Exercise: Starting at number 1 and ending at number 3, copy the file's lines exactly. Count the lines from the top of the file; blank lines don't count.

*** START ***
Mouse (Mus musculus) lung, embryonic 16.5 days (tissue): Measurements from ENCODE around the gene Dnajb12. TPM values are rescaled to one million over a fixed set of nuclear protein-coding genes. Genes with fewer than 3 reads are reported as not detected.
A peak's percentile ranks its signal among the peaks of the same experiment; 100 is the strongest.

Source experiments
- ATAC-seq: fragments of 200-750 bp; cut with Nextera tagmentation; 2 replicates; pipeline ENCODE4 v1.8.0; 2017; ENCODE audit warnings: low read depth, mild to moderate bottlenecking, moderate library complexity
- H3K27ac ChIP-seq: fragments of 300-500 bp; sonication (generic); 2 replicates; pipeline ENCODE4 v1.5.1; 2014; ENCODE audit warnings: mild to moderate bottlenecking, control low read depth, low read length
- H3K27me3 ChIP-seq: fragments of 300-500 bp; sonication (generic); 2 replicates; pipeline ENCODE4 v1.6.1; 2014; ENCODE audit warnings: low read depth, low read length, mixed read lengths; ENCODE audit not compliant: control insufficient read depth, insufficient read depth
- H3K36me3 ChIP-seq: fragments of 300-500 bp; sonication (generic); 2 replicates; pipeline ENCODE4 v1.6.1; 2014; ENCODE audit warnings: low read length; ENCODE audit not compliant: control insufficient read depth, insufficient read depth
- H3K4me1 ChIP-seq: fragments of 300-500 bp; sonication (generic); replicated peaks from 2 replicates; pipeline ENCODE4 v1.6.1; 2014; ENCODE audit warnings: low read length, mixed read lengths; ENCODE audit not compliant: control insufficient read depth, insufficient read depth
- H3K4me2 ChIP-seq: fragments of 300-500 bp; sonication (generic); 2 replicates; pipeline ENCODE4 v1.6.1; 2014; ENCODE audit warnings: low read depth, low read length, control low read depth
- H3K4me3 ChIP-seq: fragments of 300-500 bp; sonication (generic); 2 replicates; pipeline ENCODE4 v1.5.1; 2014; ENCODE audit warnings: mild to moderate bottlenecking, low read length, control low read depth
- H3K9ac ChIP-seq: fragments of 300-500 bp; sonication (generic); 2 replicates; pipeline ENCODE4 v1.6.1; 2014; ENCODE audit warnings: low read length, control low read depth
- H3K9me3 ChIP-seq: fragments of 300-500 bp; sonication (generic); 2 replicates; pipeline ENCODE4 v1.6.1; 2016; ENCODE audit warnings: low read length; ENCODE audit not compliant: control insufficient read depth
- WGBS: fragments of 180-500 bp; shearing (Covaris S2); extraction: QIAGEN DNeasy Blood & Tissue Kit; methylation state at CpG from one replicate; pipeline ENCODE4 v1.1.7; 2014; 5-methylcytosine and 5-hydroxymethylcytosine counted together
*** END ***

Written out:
Mouse (Mus musculus) lung, embryonic 16.5 days (tissue): Measurements from ENCODE around the gene Dnajb12. TPM values are rescaled to one million over a fixed set of nuclear protein-coding genes. Genes with fewer than 3 reads are reported as not detected.
A peak's percentile ranks its signal among the peaks of the same experiment; 100 is the strongest.

Source experiments